Wednesday, June 25, 2008

Michigan Compromise Reached On Compact & Water Management Bills

Jun 23: Senator Patty Birkholz (R-Saugatuck Twp) and Representative Rebekah Warren (D-Ann Arbor) announced that they had reached consensus on Michigan’s landmark water protection legislative package to adopt the Great Lakes-St. Lawrence River Basin Water Resources Compact and implement a new standard for evaluating large quantity water withdrawals. Birkholz, chair of the Senate Natural Resources and Environmental Affairs Committee said, “This is a great day for the Great Lakes and everyone who lives near them. We started our journey toward water protection more than five years ago when we created the Groundwater Conservation Advisory Council. During that time, we have had one simple mission -- to protect our waters, the water dependent natural resources and the rights of those who use water wisely. The agreement we have reached will help us accomplish this mission.”

While most interest groups are pleased with the compromise, the major unsettled issue remains the lack of a "public trust" doctrine provision that was the central concern of former Governors William Milliken (R) and James Blanchard (D) and many environmental interests [See WIMS 6/13/08]. Governor Milliken said previously, "Without protecting the public trust in our waters, Michigan's sovereign power to safeguard our vital interests against outside forces will be diminished." Others had said without public trust language, the State's and Great Lakes waters are at risk of sale and export because of NAFTA and GATT -- international trade agreement provisions which prevent bans or strict regulation on water once it is a commodity.

Environmental organizations said, "The bipartisan compromise left some shortcomings, but keeps intact core principles. . ." The Great Lakes, Great Michigan coalition members said they would regroup in coming months to fight for additional protections not included in the package. Cyndi Roper of Clean Water Action said, “We are extremely disappointed that the legislature failed to strengthen our important public trust protections, which affirms that water is a public resource that belongs to Michiganders and not to corporations or profit-takers. We intend to revisit this issue.”

In a release from Senator Birkholz, she said, the Great Lakes Compact will develop common measures for each of the eight states in the basin to regulate in-state withdrawals and prohibit out-of-basin water diversions. In addition to the compact, the legislation would adopt the water withdrawal assessment process developed by the groundwater council. The automated point-and-click computer tool will allow new large volume water users to determine if a proposed withdrawal will have an adverse resource impact on state water levels and other natural resources.

Birkholz indicated that, "Once the compact has been approved, Michigan will have done what no other state has accomplished by passing the compact along with a water withdrawal tool based on sound science." Representative Warren, Chair of the House Great Lakes and Environment Committee said, “As protectors of 20 percent of the entire world’s fresh surface water, the actions we take to preserve this great resource will have long-lasting, widespread impact. Michigan’s Great Lakes, inland lakes, and streams play a vital role in our special way of life and are a driving economic force in our state, providing for thousands of jobs in the shipping, agriculture, tourism and manufacturing industries. This plan will keep our most precious natural and economic resource healthy and strong.”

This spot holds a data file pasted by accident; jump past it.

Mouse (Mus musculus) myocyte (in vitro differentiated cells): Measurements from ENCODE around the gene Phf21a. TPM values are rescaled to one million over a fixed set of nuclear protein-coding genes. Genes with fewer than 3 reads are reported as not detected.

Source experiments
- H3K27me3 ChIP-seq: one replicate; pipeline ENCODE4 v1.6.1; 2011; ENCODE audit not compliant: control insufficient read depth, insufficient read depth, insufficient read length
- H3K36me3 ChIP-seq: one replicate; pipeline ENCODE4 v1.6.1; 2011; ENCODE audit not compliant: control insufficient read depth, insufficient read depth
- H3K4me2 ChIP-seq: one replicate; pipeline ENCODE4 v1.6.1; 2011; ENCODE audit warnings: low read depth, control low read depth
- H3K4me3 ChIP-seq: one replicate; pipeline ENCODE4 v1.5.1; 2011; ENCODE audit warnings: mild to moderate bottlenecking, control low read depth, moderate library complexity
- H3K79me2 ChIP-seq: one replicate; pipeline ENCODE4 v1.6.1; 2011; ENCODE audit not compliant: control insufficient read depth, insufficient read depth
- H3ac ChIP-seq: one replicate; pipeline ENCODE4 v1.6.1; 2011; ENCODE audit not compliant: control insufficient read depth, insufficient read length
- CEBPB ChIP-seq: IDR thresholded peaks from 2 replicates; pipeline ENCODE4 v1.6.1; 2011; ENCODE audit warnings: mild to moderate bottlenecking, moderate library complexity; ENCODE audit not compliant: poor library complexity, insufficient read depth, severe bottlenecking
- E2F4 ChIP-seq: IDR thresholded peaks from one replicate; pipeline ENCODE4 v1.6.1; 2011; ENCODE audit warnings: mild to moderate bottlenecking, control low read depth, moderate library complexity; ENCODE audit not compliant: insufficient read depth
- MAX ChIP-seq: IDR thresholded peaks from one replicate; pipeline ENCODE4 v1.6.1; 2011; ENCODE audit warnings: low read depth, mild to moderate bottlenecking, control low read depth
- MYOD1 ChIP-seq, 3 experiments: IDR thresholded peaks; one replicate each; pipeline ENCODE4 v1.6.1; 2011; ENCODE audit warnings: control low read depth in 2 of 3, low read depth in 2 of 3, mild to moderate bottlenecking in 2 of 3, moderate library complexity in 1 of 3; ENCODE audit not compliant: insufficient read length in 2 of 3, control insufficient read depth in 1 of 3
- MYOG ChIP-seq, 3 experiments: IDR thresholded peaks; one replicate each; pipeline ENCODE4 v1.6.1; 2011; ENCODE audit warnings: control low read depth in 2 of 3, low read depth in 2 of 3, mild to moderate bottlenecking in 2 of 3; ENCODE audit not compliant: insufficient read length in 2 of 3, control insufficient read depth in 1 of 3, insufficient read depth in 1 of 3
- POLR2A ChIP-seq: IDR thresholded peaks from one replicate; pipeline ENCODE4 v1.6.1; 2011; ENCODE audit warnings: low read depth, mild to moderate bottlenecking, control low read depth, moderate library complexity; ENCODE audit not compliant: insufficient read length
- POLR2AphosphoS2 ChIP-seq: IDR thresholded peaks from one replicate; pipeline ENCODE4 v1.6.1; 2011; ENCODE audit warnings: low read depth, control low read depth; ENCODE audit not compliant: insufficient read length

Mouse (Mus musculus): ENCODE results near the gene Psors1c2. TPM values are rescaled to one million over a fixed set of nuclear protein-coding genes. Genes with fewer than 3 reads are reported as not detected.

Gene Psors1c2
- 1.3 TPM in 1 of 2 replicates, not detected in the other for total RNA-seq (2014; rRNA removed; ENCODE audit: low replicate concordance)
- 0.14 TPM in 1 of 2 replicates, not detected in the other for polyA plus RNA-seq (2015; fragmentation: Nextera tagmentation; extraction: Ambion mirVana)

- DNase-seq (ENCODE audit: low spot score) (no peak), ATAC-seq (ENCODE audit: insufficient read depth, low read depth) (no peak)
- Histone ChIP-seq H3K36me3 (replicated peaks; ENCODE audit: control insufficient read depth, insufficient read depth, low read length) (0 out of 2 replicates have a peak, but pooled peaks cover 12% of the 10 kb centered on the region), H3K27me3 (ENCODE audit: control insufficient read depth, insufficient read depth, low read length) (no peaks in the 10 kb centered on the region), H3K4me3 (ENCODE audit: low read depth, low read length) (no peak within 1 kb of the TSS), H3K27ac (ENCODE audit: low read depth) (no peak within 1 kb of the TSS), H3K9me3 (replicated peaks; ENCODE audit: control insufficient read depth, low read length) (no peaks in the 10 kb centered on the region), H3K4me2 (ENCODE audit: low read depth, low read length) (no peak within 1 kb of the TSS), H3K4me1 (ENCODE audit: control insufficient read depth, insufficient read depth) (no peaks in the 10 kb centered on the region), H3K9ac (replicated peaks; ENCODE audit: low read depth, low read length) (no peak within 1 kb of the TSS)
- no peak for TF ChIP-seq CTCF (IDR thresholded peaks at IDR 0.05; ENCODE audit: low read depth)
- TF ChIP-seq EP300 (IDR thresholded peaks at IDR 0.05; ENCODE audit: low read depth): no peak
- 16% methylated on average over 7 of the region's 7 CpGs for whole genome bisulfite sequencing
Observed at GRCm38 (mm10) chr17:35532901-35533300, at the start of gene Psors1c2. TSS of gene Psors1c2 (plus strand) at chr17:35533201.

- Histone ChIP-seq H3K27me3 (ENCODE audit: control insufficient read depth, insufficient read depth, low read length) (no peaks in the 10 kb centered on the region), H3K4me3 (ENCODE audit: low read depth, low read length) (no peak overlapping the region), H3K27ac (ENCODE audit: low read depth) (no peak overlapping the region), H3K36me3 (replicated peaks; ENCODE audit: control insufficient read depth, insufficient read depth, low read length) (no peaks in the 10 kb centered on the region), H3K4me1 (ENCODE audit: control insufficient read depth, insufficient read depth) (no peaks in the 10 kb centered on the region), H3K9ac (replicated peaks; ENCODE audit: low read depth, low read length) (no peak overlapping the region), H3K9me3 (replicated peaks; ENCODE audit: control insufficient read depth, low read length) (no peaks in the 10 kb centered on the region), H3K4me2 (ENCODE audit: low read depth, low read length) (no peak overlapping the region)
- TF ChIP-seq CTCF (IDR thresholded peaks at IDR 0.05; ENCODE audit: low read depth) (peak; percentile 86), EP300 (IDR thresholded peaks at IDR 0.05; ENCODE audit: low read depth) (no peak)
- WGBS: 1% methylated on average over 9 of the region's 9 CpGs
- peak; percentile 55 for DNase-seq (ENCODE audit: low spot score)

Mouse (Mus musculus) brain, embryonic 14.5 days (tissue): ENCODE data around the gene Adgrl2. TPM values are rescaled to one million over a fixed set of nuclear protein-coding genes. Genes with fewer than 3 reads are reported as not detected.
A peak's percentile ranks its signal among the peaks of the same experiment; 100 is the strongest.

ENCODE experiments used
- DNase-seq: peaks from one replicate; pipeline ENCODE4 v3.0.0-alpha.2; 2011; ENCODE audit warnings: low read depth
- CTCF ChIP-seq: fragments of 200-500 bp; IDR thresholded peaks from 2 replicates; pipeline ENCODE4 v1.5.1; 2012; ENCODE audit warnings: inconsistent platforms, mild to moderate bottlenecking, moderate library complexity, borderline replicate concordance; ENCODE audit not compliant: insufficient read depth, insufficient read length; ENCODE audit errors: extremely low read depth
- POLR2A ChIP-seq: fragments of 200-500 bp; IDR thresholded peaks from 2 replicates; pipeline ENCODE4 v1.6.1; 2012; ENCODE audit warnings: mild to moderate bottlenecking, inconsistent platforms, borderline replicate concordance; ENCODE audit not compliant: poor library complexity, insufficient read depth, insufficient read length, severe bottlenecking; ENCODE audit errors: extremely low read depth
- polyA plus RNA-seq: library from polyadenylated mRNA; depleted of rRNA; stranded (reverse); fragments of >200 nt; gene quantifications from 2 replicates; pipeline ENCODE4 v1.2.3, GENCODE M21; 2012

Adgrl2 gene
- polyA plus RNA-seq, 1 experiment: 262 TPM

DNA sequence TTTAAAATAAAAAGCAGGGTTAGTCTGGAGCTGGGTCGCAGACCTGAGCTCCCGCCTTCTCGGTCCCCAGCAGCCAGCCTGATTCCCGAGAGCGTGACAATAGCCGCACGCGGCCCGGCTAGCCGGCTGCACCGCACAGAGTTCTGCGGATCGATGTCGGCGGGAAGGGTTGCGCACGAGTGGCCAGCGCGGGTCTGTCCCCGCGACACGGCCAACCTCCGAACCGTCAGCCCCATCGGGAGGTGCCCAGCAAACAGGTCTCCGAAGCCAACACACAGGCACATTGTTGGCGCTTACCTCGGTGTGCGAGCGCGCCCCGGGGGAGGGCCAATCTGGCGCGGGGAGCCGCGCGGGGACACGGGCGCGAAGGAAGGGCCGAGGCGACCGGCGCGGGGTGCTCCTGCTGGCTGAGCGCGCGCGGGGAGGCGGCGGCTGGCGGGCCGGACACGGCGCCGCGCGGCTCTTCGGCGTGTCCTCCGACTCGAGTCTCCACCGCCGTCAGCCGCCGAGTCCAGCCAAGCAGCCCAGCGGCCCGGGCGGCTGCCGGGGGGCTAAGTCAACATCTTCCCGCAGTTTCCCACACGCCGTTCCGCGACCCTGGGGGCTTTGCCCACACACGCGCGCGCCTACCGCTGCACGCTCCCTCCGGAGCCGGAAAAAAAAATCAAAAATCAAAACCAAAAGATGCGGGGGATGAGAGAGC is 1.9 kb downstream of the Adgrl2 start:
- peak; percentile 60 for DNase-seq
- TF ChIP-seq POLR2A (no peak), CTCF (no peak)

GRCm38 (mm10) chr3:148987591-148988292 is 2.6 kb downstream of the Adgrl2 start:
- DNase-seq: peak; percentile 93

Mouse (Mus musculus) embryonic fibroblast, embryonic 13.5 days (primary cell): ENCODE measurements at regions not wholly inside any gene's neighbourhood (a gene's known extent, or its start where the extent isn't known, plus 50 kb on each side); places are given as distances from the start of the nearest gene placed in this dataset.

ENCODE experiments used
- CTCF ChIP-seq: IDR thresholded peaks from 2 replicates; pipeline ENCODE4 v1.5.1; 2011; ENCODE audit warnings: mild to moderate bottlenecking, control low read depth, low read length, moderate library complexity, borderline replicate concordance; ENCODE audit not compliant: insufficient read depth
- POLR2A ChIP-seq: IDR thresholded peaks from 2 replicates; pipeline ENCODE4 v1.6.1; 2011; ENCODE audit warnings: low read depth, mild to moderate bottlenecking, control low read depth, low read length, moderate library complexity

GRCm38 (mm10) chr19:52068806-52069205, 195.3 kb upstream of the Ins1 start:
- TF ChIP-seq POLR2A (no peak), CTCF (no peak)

The two legislators said the key changes in the legislation include: Creating language to confirm the State’s existing rights for water resource management and protect private property rights; Clarifying the implementation process of the water withdrawal assessment tool; and Lowering the water withdrawal permitting threshold to one million gallons a day. They said the legislation would protect Michigan's unique and popular trout streams by preventing withdrawals that would cause more than a 3 percent reduction in the stream's thriving fish population; and ensure that new standards for protecting against adverse resource impact will be in effect by February 1, 2009.

The legislation is supported by many organizations, including the Michigan Farm Bureau, Michigan United Conservation Clubs (MUCC), and The Water Works Coalition made up of 15 groups, including the Michigan Chamber of Commerce and Michigan Manufacturers Association; Michigan Environmental Council, Clean Water Action and the Sierra Club.

Doug Roberts, Jr., the director of environmental and energy policy at the Michigan Chamber of Commerce said, “We appreciate the opportunity to work with Sen. Birkholz and Rep. Warren and their willingness to gather input from Michigan’s business community in developing the water compact legislation. From the start, our goal has been to implement a process that continues to foster economic development in Michigan while protecting our state's natural resources for future generations.”

Access a joint release from Senator Birkholz and Representative Warren (
click here). Access a second joint release (click here). Access a release from several environmental organizations (click here). Access a release from National Wildlife Federation (click here). Access the status of various state compact legislation from the Council of Great Lakes Governors (click here). Access links to various media reports on the compromise (click here).